Believe In You

Peter B.
3 min readJan 27, 2021


What would it be like if you grew up without the Bible? What would it be like without someone telling you how to think? What would it be like if you were cast aside by society because you didn’t fit expectations? If you identify as a Christian, what would it be like not believing in God? Kind of freaky to ask, right? Would it freak you out to discover that God doesn’t believe in you? That God never has? Why would you believe in God when God doesn’t believe in you.

Photo by Sergio Rodriguez — Portugues del Olmo on Unsplash

These questions invariably bring up ‘sin’ while ignoring the root cause of sin. Many a theologian and seminary graduate employ their indoctrination to move the convo to their indoctrinated belief of Salvation, that Jesus saves us from sin.

For example, this lesson preaches a merit-based belief system that values morality and obedience above all else. This modality is heavily skewed away from the the greatest command (Leviticus 19:18) towards their brand, which just so happens to hold a low opinion of humans in general.

No surprise there. The surprise is that so many believe it, and thereby are enslaved to that modality. Because it’s merit-based, you’ve got to check off the boxes. This is not ‘do unto others’ or ‘love your neighbor’ unconditionally. Nope. Lessons like these ignore love altogether, resulting in the very thing it claims to avoid. If it were true — that one has to perform in order to be saved — then Jesus lied on the cross when he told his fellow sufferer “today you will be in paradise.”

Back to the question: What would it be like?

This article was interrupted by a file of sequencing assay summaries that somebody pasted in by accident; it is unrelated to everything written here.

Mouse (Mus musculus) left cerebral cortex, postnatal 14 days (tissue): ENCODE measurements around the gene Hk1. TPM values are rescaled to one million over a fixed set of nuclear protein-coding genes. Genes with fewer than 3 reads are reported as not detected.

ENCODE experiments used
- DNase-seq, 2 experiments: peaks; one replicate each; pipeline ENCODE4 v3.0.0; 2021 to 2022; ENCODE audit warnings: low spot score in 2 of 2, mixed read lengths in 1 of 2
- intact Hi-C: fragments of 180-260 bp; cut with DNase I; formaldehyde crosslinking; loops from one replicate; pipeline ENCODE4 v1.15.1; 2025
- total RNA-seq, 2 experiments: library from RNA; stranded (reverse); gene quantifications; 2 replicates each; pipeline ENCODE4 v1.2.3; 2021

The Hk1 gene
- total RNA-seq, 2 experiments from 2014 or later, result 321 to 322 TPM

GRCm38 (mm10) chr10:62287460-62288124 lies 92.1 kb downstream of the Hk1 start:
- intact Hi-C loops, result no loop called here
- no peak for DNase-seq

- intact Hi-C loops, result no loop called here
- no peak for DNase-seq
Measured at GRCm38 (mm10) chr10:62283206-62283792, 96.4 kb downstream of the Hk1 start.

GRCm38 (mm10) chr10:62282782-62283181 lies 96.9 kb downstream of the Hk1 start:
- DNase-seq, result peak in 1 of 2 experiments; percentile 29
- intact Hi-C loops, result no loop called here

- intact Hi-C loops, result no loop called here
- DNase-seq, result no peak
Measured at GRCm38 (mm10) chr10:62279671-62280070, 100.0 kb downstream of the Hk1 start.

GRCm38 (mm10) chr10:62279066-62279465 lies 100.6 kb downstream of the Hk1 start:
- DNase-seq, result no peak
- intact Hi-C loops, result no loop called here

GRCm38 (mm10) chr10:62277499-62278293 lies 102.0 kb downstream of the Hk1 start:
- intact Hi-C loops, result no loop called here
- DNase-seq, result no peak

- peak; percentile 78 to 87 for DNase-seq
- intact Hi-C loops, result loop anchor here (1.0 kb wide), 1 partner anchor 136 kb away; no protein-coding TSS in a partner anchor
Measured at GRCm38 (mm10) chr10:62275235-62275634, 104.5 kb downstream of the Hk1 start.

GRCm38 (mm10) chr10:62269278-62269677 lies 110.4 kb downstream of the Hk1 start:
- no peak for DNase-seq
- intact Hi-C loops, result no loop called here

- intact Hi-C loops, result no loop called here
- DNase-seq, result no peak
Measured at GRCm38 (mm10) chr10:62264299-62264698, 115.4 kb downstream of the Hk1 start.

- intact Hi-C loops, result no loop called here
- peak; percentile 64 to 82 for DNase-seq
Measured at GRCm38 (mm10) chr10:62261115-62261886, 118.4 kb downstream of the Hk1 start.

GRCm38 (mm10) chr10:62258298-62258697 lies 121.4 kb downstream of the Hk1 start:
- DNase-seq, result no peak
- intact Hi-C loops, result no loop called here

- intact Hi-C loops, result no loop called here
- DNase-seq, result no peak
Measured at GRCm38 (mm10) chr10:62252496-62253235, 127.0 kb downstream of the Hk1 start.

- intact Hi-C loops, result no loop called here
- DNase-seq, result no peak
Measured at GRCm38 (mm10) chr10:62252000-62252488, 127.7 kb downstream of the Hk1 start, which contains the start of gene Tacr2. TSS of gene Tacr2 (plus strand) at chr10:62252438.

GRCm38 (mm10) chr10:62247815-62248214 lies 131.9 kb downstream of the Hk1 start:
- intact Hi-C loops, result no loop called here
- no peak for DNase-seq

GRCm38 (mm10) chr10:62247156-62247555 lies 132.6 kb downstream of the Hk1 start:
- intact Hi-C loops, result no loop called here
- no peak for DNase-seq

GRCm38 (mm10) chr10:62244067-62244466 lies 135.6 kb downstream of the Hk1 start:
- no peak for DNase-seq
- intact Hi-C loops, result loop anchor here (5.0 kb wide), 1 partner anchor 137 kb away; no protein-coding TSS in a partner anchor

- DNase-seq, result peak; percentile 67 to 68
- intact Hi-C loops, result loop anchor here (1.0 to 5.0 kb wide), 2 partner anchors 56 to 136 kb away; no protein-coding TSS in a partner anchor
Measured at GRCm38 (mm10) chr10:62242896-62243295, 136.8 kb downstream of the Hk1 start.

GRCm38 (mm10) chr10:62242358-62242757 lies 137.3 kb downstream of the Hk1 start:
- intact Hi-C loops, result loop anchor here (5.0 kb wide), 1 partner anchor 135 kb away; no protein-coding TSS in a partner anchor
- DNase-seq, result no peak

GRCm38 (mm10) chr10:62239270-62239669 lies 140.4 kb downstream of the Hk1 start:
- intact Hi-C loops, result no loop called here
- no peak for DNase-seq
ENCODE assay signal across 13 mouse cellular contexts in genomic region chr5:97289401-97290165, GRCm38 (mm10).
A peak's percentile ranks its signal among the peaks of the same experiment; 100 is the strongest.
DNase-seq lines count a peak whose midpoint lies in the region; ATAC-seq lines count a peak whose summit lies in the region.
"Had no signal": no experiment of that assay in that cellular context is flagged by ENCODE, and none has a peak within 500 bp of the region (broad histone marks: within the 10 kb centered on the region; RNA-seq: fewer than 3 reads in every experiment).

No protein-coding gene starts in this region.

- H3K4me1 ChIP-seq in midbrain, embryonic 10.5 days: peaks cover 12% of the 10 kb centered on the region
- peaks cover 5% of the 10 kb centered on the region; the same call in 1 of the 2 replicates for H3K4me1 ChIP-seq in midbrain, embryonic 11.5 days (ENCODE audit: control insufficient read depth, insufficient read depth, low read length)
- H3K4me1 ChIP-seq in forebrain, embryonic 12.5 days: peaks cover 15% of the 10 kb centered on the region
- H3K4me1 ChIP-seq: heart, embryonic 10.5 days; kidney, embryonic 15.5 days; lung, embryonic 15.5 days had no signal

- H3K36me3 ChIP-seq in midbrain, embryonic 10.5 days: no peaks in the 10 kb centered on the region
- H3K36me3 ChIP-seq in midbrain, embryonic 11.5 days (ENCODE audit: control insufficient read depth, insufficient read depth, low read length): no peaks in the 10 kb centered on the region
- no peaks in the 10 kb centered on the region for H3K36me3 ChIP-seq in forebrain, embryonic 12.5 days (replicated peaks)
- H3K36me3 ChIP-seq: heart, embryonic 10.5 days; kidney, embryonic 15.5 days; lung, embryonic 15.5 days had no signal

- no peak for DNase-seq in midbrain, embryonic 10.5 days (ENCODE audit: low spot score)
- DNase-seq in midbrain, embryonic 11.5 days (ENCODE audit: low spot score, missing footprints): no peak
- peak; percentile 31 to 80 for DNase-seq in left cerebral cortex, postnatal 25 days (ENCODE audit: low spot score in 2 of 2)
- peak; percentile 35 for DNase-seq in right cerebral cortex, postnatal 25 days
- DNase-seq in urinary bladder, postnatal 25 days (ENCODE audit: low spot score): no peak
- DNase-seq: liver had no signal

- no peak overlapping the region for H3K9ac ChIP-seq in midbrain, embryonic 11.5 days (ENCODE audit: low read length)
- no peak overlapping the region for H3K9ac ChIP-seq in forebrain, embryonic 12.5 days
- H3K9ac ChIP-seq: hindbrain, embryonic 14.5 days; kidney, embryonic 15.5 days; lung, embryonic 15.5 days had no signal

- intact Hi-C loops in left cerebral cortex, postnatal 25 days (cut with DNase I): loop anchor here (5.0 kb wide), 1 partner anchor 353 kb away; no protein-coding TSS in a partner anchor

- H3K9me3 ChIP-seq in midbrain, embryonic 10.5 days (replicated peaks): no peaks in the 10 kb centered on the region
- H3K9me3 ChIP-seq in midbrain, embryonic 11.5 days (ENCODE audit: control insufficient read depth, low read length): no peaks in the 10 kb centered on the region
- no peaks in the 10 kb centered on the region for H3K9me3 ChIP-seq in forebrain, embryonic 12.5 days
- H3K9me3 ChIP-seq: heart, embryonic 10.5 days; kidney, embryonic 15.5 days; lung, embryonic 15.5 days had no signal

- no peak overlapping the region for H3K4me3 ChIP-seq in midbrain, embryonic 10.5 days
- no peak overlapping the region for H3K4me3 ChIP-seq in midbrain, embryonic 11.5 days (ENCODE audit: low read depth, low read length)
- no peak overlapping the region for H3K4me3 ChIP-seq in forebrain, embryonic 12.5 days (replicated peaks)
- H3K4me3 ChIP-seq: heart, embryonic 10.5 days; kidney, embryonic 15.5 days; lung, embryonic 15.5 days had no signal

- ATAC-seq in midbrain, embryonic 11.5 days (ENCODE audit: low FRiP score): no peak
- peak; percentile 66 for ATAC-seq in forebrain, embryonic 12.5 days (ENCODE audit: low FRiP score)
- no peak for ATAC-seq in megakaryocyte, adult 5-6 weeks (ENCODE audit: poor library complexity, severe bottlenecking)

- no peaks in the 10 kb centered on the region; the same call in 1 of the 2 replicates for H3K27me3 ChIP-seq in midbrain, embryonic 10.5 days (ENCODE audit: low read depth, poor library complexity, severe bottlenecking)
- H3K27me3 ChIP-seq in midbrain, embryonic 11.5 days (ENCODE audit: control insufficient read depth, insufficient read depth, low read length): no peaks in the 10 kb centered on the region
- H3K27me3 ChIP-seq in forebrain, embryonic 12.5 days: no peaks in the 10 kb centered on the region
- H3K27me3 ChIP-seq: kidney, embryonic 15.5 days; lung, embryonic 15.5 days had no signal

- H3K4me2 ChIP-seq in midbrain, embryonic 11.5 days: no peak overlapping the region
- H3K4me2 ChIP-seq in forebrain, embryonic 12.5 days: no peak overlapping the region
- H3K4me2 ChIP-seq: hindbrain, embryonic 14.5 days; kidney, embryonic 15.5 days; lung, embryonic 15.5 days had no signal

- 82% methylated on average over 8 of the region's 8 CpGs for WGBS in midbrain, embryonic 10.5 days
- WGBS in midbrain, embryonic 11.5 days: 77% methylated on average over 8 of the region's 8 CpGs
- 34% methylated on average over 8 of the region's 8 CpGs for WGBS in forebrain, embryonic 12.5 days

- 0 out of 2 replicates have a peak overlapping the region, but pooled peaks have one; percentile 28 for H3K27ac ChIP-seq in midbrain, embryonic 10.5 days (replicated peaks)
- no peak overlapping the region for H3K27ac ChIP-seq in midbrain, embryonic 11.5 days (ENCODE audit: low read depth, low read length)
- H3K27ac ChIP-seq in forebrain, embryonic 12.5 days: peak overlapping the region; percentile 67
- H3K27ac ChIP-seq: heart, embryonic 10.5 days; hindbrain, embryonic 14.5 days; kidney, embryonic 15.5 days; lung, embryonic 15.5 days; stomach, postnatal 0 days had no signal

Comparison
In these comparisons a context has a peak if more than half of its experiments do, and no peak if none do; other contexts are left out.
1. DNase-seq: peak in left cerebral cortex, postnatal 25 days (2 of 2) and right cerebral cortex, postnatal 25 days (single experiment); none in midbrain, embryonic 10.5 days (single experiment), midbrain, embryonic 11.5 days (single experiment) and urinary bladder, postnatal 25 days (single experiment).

All my life I was told that Jesus lived a perfect life, perfect because he was sinless. This ignores that Jesus ignored the law, physically assaulted people in the temple, and cursed one of his father’s creations, causing it to wither and die quickly.

If you want to know what it would be like, you’ve got to get rid of the old way of thinking (old wine) and it’s old wineskin. It’s obsessed with morality (fruit) at the expense of the roots. The fruit of sin is immoral action that hurt self and others. The roots of sin is believing the wrong things about yourself.

This checks out. In Genesis 3, Eve believes the lie that she is not like God. The instant she believes, she feels it, thinks it, and acts it. Her so-called ‘moral failure’ was not disobeying God, but believing she was not like God. That caused her disobedience, not some flaw in her.

It’s easier to believe in deceptions because they are fear-based. All deceptions contain (1) a kernel of truth — ‘like God’; (2) tied to lack — ‘not’; (3) tied to performance — eat. All deceptions follow this template in order to induce one into using their God-created super power of belief against themselves. Just merely believing that some woman believed what a talking snake told her about life, results in the exact same feeling, thoughts, and action she did.

You know what it’s like to believe that you’re not like God, so are you going to believe in who you were created to be?



Peter B.

Objective analysis of claims and incongruities against the rational axiom of how beliefs work.